It’s no secret that the global pandemic has helped highlight and even accelerate some of the inefficiencies in the global markets. Click to tweet
Even on a day like today, when we’re seeing a broad sell-off across Europe and Asia, American markets don’t seem to be doing quite as bad, and the U.S. tech sector seems completely unperturbed.
Of the many themes in the world of investments, the sentence that seems to strike home is that technology is immune to the virus.
Well, today we found out that that isn’t exactly the case, as SAP, a German software company, reported their earnings. A mismatch between expectations and reality caused the stock’s worst drop of the century.
On their quarterly earnings call this morning, SAP said that they were previously expecting to see businesses recovering from the virus by now, but instead, we’re seeing further lockdowns. They then promptly pushed their 2023 targets all the way back to 2025.
See, everyone kind of knew that the second quarter was gonna be a complete write-off, but they were hoping to see things snap back relatively quickly.
Well, for some companies, we’re definitely gonna see a snap. As third-quarter earnings continue this week, we may see a few more surprises in both directions.
Here are some of the highlights for this week. Thursday evening will be particularly exciting, but I have a feeling we’re going to be learning a lot throughout the week.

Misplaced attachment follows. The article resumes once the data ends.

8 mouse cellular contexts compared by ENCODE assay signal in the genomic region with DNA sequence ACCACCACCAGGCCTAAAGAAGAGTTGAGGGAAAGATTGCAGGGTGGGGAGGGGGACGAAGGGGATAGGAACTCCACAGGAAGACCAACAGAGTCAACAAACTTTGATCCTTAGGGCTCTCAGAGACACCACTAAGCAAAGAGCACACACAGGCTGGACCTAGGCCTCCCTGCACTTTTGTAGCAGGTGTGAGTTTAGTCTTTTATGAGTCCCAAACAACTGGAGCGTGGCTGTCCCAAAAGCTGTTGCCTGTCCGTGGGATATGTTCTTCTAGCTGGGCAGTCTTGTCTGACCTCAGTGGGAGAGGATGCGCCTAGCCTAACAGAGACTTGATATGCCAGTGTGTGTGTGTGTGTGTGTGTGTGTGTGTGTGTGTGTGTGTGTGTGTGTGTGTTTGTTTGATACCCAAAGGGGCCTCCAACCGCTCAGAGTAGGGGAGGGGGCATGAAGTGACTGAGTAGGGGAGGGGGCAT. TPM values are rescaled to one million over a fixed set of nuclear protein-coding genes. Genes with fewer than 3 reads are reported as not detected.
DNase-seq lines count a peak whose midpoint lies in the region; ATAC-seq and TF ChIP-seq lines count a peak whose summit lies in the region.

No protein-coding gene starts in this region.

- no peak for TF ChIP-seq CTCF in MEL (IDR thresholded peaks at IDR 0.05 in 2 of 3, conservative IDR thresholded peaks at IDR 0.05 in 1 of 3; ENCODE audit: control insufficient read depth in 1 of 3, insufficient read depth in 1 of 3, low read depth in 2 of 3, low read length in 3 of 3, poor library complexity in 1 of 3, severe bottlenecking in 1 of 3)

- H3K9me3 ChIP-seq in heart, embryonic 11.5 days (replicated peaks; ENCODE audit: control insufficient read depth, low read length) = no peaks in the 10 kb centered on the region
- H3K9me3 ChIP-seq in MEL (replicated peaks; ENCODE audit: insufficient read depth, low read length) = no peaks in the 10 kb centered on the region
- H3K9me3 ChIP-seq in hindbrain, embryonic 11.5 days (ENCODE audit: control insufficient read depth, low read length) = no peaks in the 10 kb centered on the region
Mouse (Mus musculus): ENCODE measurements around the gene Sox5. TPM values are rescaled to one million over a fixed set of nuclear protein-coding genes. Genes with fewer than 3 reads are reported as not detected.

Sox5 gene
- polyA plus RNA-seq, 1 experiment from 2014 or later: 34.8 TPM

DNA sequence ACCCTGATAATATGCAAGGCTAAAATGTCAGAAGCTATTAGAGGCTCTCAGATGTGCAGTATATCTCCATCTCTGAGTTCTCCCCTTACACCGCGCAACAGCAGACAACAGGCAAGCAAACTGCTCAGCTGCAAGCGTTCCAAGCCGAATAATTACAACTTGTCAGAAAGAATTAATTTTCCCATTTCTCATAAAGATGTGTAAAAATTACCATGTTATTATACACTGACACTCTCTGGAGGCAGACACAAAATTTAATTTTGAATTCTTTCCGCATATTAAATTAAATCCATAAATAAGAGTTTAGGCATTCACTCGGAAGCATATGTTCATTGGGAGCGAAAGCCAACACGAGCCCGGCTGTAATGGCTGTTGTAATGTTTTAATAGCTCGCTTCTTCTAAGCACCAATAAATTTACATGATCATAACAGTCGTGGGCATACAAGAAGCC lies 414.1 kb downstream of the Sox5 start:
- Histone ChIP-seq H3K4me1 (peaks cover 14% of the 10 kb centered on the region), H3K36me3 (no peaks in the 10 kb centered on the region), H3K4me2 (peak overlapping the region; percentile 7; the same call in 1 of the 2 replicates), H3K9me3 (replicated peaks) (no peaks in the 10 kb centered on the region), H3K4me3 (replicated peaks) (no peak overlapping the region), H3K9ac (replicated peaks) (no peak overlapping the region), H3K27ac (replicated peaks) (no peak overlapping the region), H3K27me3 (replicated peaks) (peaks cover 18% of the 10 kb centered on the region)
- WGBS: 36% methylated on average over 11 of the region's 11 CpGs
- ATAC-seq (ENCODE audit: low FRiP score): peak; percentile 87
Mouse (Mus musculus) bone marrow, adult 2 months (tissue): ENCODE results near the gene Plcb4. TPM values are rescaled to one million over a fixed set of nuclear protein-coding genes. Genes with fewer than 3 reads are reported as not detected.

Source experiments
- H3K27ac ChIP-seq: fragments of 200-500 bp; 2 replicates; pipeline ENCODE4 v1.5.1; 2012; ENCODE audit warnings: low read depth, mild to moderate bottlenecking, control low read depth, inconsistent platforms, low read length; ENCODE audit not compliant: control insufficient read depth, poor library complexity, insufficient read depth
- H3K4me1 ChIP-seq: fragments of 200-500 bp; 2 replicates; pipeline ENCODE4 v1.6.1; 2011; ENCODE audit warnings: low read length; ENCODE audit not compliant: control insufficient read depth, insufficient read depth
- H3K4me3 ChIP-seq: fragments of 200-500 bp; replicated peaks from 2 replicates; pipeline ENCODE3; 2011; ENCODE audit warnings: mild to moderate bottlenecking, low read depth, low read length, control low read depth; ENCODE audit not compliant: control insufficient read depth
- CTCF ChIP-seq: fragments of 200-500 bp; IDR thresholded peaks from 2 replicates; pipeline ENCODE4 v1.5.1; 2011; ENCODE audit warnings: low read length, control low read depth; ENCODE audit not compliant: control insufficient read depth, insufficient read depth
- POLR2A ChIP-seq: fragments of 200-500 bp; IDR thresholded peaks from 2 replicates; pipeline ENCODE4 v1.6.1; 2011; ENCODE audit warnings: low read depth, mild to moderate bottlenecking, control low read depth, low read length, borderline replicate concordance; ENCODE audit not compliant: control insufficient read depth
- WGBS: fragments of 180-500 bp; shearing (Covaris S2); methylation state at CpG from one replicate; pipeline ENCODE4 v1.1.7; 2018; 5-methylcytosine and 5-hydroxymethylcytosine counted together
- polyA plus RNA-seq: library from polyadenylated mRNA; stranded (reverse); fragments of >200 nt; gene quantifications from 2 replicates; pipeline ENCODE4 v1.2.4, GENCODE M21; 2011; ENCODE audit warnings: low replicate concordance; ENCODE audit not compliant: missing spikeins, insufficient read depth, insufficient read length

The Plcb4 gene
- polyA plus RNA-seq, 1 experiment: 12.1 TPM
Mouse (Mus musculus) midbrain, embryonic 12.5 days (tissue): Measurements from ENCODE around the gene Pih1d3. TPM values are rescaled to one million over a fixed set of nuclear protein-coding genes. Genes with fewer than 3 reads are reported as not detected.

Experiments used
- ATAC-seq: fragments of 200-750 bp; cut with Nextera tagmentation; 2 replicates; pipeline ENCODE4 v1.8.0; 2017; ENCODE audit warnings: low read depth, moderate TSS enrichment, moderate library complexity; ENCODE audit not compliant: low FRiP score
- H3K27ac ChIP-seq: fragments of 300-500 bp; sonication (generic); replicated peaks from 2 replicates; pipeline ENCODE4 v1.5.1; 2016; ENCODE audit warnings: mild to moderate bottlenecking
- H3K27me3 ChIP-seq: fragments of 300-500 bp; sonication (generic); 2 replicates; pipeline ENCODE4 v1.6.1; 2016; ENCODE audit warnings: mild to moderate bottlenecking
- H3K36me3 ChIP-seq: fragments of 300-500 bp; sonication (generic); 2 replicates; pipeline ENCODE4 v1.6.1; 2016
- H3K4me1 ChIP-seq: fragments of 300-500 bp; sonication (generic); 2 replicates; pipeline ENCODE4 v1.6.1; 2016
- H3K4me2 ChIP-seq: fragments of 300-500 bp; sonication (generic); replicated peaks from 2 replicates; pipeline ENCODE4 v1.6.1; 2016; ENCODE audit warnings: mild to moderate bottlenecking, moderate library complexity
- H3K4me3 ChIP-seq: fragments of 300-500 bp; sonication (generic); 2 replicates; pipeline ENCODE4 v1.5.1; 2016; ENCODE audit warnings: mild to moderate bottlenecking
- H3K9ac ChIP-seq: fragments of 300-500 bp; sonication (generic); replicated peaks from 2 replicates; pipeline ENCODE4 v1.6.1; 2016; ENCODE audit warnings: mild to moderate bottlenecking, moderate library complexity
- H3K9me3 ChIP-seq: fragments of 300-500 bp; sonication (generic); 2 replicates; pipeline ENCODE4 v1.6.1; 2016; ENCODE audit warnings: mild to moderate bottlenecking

With the exception of SAP, the broad sell-off hasn’t been terribly devastating so far. Stocks and bonds are down, but not by much.
The German DAX index, including its largest component, the aforementioned afflicted SAP, is at a three-month low, but still only 10% away from its all-time high.
If we compare this to the peak of the pandemic dip when the index saw its lowest level since 2013 for a total decline of 40%, it’s actually not bad at all.
Markets can be volatile, no doubt, and looking at this graph, we can see that a buy-and-hold strategy or even dollar-cost averaging may not have been the best way to go.
In retrospect, timing the entries and exits in this case would have been critical. On the above chart of the SAP, however, both of these strategies would reign supreme, as the company grew over time and buying the dip now might actually be prudent, especially since we’re not dealing with some deep fundamental flaw, but rather some setbacks due to the virus.
Joining the party
As might be expected, the U.S. dollar is recouping a bit on this action. Oil is selling off with the other risk assets, but gold hasn’t budged an ounce.
The price has largely remained within $50 of the $1,900 benchmark for the last two months. I was gonna write about how the digital assets have also remained resilient, but it seems that by now, they’re joining in on the downside action.
As of this writing, bitcoin is slightly down, and some of the altcoins are already in deep red for the day. Normally, I wouldn’t sweat from such a move, but as we’ve been saying, a strong U.S. dollar surge and/or a multi-asset sell-off does have the potential to influence what’s happening to crypto. Sad but true.
Bitcoin is likely headed for a pullback in the near-term, as we explain in this video.
So there’s a good chance we can get back in near the bottom of the range and search for support, hopefully somewhere above $10,000.